In 1937 Jones received a General Education Board Foreign Fellowship to study in France. She went to Paris in 1937 where she studied painting at the Académie Julian, lived among the French, learned to speak French fluently, and painted views of Paris and surrounding areas. Since her first trip to France, Jones has felt a spiritual affinity for the French people and their nation. She explains that France provided her with the first feeling of absolute freedom to live and eatwherever she chose. Her admiration for France and its people was so profound that she returned to Paris each year, except during World War II, for more than twenty years after her first trip. In 1952, a book of more than one hundred reproductions of her French paintings, Lois Mailou Jones Peintures 1937–1951, was published in Paris. Jones was the only African-American female painter of the 1930s and 1940s to achieve fame abroad, and the earliest whose subjects extend beyond the realm of portraiture.
Jones’s third period was also formed outside the United States in Haiti where she discovered a second spiritual home. She first went to the capital, Port-au-Prince, in 1954 when the Haitian government invited her to visit and paint the country’s landscape and its people. The trip lasted ten weeks and in that time Jones developed a love for Haiti’s warm climate, its beautiful scenery, and its colorful, deeply religious people. She also conducted painting classes at the Centre d’Art and the Foyer des Artes Plastiques. In recognition, the government of Haiti made her a chevalier of the National Order of Honor and Merit.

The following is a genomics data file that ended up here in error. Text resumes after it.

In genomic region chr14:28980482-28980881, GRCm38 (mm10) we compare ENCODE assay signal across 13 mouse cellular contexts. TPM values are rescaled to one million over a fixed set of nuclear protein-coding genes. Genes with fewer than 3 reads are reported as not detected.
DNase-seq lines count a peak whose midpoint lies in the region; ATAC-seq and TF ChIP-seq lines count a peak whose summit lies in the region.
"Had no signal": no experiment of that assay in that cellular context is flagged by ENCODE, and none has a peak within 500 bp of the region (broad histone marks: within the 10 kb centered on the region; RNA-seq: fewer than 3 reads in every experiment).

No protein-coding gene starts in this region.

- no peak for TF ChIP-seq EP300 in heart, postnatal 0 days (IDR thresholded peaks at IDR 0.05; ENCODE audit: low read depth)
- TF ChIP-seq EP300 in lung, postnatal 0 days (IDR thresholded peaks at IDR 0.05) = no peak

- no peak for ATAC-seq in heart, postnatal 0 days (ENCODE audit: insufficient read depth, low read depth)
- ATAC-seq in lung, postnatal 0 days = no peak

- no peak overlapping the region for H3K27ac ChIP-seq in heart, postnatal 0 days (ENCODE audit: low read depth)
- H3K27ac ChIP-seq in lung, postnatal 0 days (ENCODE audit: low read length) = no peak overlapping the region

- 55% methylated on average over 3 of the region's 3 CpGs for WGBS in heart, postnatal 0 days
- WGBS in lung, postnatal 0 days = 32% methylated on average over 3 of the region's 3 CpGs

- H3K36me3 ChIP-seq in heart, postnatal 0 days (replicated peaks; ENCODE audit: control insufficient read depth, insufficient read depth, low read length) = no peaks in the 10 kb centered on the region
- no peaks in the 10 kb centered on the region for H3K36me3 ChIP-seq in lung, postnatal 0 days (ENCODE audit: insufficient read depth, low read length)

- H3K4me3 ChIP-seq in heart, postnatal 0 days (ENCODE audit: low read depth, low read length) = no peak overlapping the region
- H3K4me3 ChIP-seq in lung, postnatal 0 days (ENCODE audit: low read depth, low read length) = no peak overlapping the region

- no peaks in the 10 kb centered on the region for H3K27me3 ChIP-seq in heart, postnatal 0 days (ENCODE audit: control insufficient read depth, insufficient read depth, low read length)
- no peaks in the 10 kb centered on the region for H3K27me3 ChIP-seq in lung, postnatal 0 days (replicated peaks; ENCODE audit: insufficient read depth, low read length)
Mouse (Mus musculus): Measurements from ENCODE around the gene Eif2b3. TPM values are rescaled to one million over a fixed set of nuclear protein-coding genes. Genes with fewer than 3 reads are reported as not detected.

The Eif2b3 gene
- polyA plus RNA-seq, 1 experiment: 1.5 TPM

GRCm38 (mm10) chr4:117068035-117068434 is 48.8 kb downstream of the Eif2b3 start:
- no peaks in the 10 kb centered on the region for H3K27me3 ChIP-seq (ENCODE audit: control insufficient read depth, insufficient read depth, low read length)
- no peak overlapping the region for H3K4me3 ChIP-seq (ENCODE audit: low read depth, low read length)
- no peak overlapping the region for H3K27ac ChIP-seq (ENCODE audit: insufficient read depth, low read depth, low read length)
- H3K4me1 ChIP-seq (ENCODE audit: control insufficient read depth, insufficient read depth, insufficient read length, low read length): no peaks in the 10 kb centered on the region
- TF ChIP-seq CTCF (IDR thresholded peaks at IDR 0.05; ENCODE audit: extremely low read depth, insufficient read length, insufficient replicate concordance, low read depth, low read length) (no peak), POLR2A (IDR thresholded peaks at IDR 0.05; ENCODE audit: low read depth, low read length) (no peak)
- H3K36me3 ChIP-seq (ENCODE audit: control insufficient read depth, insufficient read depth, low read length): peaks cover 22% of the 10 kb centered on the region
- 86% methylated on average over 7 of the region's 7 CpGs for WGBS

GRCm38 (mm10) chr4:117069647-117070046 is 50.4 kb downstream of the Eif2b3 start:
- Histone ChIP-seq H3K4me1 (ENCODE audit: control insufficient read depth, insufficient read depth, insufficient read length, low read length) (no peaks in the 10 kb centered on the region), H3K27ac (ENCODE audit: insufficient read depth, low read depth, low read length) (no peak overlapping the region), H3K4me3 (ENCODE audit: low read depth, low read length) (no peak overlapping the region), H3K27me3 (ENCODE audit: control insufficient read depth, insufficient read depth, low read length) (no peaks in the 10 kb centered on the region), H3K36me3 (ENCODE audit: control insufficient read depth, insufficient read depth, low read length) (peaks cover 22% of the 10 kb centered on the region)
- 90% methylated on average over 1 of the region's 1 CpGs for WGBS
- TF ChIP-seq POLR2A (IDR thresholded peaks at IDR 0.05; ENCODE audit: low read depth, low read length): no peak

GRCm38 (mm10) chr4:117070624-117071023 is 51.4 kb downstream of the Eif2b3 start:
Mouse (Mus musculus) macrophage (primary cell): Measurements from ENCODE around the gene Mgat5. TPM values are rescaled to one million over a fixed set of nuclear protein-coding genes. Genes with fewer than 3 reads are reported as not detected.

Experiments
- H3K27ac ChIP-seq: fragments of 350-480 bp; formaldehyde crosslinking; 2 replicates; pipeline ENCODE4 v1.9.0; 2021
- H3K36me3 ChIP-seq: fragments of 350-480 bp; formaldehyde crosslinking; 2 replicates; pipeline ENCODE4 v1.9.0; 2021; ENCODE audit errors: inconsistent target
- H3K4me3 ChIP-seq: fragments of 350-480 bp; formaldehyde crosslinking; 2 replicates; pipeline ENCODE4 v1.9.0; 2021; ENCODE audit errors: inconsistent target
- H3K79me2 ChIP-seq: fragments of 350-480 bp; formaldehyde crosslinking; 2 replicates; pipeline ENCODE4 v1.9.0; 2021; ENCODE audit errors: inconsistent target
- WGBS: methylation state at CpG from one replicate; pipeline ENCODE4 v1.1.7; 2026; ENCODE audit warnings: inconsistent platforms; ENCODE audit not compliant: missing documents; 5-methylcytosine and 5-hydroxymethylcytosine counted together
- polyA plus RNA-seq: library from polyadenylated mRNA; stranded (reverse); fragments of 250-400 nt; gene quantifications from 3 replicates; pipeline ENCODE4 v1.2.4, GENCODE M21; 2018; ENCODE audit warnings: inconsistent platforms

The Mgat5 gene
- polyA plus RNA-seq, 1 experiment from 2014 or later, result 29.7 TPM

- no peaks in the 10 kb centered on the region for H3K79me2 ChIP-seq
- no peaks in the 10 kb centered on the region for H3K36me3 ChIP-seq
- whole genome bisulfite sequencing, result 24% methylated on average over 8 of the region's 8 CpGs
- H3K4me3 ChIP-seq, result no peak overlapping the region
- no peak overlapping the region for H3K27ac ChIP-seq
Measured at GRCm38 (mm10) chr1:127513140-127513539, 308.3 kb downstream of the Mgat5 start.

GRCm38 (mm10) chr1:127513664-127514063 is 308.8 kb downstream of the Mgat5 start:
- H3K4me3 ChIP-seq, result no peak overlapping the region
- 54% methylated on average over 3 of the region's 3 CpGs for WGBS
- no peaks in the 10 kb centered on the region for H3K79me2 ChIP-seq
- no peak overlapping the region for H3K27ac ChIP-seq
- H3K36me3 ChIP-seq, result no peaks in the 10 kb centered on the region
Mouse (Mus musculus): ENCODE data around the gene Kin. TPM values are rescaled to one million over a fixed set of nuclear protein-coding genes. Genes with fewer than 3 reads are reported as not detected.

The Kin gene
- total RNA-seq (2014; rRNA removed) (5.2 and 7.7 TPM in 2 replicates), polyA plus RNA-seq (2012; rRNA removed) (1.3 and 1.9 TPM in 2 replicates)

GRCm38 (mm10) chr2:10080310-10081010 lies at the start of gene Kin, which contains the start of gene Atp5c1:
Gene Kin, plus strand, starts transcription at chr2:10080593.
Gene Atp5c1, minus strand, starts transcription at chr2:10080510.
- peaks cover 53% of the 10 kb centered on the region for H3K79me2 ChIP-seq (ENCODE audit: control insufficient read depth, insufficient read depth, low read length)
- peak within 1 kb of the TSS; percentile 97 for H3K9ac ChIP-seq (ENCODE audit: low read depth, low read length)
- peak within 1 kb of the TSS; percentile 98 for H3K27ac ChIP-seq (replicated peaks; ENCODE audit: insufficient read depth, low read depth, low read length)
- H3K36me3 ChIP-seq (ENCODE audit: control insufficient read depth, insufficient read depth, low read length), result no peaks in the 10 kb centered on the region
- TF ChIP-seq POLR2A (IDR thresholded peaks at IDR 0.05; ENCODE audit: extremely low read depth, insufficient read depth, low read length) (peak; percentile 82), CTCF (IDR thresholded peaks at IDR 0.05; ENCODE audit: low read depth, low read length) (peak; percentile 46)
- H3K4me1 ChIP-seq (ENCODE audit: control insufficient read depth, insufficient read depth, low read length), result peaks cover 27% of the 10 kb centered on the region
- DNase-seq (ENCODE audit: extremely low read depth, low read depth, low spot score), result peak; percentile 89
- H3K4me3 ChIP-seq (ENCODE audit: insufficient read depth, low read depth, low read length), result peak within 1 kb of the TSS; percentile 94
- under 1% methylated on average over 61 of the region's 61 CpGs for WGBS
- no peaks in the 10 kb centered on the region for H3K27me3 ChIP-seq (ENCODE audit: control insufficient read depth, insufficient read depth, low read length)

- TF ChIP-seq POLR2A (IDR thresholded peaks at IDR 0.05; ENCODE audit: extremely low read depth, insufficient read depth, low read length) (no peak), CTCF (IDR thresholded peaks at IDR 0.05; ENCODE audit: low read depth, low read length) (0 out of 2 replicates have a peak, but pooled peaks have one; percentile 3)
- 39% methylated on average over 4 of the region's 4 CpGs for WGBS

Haiti acquired even more meaning for Jones following her marriage to Louis Vergniaud Pierre-Noel, a prominent Haitian artist. Jones and Pierre-Noel first met in 1934 when they were graduate students at Columbia University. For almost twenty years they corresponded before they eventually married in the south of France in 1953. Jones and her husband lived in Washington, D.C., Martha’s Vineyard, and in Pierre-Noel’s hometown, Port-au-Prince. They had no children. His death in 1982 ended their twenty-nine year marriage.
Jones’s numerous oils and watercolors inspired by Haiti are probably her most widely known works. In them her affinity for bright colors, her understanding of Cubism’s basic principles, and her search for a distinctly personal style reached an apogee.
Jones’s return to African themes in her work of the past several decades coincided with the black expressionistic movement in the United States during the 1960s. Skillfully integrating aspects of African masks, figures, and textiles into her vibrant paintings, Jones continues to produce exciting new works at an astonishing rate of speed, even in her late eighties.
In 1945 James Lane, curator of painting at the National Gallery of Art in Washington, said of Jones's work, God's gift to Lois Jones is a beautiful sense of color. Like a singer who always sings true, this well-trained painter—and she has studied under Philip Hale, Jonas Lie, and the Académie Julian— shows true harmony in her oils. But that is not God's only gift: He has given her a sense of structure and design (which she uses in her textile patterns) that carries the color to victory, for unorganized color alone could not possibly do the trick. Her work, from her earliest still lifes and her prize-winning portrait French Mother, has, one sees, been responsive to light and the joyousness of light, but where the fine cityscapes of her Paris period were charming and gray, the landscapes, the portraits, and the still lifes from Martha's Vineyard are clarion and colorful. It is all, in the best sense of the word, happy art." It is extraordinary that nearly fifty years later, Jones's paintings, currently inspired by African themes, are still highly reflective of Lane's description.
Regenia A. Perry Free within Ourselves: African-American Artists in the Collection of the National Museum of American Art (Washington, D.C.: National Museum of American Art in Association with Pomegranate Art Books, 1992)